So many things come together to influence the atmosphere of a room. Smells, sounds, temperature, light and furnishings all play their part, but above all else there is one key element. Colour.
The way we decorate our living spaces has a major impact on how we enjoy our properties, but it can go much deeper than that.
Colour can also affect how we behave, so parents are taking a keen interest in the hues they choose for their children’s bedrooms.
It’s a delicate balancing act. You want to inspire and encourage lively exploration of topics that will enrich young minds, but at bedtime you want to be sure all is calm, ready for sleep.
Youngsters are super-sensitive to colour so it’s important to get it right.
We’re not saying you risk major psychological scars if you get it wrong, but it’s worth taking care, because even though research has uncovered the secrets of how colour influences our minds, every person is different.
What to avoid
It’s important to understand your child and how their room might affect them.
If you have a child who doesn’t settle easily, for example, red might not be the best choice for the predominant colour. Fine as a highlight for an alcove or a made to measure blind, but not for every wall.
Inspiration and co-operation
Pull back from full red and go for orange instead, because it is still warm and friendly but inspires confidence and independence. It is also said to put children at ease, so it’s good for promoting a good atmosphere for when others visit to play.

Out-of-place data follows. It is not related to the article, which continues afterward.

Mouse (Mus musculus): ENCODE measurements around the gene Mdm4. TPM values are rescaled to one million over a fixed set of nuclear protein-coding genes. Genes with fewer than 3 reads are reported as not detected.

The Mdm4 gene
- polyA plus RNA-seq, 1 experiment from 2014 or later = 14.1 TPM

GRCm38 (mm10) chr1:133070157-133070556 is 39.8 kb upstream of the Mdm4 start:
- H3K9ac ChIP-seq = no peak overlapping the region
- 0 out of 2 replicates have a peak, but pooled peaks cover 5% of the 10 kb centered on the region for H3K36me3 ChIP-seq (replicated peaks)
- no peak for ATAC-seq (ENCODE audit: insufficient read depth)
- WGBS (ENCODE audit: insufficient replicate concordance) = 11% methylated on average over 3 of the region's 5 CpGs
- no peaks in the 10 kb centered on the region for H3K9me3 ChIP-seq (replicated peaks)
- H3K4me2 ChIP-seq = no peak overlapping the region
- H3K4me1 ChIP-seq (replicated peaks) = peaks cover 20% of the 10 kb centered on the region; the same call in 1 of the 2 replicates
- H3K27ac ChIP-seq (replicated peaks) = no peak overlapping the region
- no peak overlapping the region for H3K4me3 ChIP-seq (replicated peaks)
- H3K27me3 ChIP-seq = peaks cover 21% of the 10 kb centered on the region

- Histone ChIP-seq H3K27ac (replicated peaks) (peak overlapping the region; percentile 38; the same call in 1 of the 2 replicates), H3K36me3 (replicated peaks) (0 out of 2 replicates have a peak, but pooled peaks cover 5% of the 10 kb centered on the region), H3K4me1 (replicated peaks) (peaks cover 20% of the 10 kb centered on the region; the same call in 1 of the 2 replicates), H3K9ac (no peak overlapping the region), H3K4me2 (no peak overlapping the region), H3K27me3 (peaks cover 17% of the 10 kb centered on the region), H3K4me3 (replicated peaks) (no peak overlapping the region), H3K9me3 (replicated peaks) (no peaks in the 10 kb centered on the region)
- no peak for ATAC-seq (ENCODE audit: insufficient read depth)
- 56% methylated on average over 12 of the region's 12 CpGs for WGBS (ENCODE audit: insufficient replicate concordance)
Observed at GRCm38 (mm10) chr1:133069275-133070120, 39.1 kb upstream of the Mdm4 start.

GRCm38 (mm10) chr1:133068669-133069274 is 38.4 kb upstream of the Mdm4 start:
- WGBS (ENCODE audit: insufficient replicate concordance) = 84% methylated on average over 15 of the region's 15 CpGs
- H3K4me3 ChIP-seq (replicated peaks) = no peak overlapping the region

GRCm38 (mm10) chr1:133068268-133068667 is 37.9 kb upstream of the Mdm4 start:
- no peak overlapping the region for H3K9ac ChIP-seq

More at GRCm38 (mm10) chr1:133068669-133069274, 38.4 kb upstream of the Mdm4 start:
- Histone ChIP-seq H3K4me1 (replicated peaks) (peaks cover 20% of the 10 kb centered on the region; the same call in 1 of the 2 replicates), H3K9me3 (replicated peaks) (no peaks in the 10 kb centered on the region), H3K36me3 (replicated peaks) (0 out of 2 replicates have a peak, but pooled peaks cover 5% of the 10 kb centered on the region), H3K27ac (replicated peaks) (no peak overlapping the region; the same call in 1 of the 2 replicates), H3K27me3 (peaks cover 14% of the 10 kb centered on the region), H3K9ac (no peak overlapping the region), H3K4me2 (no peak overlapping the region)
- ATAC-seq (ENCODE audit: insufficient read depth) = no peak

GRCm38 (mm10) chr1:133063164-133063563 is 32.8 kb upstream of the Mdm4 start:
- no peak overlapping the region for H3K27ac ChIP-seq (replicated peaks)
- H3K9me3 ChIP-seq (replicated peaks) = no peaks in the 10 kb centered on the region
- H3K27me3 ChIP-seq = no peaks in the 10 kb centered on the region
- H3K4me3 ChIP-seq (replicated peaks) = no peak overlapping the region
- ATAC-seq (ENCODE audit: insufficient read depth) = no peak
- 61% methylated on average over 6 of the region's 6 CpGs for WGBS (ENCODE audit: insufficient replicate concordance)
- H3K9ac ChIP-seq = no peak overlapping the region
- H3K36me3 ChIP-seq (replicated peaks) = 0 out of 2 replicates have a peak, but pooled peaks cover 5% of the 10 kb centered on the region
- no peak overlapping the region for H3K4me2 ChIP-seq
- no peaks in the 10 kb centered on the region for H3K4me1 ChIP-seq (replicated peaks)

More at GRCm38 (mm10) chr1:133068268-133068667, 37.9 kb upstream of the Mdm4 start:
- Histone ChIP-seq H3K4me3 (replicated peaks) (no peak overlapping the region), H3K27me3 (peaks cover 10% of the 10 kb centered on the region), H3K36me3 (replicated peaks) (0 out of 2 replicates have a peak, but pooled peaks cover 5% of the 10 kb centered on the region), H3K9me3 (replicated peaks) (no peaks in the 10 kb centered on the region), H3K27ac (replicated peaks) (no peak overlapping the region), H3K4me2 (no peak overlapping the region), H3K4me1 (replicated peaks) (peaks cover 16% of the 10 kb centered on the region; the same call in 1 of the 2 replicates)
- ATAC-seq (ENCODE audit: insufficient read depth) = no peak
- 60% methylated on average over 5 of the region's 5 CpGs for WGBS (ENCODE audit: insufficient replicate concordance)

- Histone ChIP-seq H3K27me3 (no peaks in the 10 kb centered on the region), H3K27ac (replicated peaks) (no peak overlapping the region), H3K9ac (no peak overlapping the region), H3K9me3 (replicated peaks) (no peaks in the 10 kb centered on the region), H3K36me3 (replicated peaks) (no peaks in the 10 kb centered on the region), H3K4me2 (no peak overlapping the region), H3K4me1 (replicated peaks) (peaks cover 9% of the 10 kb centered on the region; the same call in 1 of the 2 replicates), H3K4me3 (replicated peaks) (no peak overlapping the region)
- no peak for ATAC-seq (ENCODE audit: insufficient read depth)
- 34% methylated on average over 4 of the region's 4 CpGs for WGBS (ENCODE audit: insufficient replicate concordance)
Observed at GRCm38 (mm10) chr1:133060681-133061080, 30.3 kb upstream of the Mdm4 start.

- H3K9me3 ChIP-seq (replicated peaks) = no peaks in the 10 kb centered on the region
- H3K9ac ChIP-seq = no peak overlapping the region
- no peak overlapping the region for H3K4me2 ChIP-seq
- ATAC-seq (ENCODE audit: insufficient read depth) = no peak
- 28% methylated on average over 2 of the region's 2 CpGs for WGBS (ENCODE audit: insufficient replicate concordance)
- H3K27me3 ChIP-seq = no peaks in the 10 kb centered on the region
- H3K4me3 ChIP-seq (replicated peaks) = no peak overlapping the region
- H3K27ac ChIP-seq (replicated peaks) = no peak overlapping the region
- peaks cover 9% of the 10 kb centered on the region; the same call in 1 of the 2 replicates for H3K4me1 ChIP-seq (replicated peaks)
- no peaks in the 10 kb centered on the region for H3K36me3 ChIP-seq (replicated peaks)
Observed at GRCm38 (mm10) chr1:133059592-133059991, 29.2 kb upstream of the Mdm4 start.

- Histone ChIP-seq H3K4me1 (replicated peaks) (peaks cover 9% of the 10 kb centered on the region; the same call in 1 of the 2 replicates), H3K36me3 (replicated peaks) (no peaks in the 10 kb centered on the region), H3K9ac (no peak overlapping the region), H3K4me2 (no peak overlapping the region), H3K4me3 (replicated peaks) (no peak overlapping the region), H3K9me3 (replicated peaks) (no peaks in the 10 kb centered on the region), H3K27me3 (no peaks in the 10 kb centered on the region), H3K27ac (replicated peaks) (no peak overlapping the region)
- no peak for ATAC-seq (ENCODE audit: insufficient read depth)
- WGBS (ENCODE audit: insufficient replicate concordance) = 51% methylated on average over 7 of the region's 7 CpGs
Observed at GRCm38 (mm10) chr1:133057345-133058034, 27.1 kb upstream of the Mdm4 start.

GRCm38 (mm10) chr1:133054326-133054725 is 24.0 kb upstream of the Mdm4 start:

In the UK we look upon yellow as a spring or summery colour — must be something to do with all the daffodils that mark the end of winter — so if you’re aiming for happiness in your child’s room this is an excellent choice.
Research has also shown that yellow promotes concentration. But if you go overboard you tip the scales towards unrest and even anger.
Another colour associated with nature, this will soothe and encourage feelings of comfort. In such a relaxed atmosphere it is found to promote reading skills.
Calm down with a spot of the blues
If your child is prone to tantrums or other challenges with their behaviour blue might be a good choice. It is said to reduce anxiety levels and has been found to lower blood pressure and heart rates.
Left in a purple haze
This is the royal colour, so not surprisingly we look to this for self-confidence. It is also seen as promoting creativity and for some reason compassion. This is another colour that should not be overdone. Restrict it to highlights.
In the pink
Just for girls? Probably. But even girls can have short-lived loyalty to this brightest of colours, so rather than a full-on pink transformation, stick to artwork or posters which can easily be removed when the phase passes.
* For more: Checkout the Complete Book of Colour by Suzy Chiazzar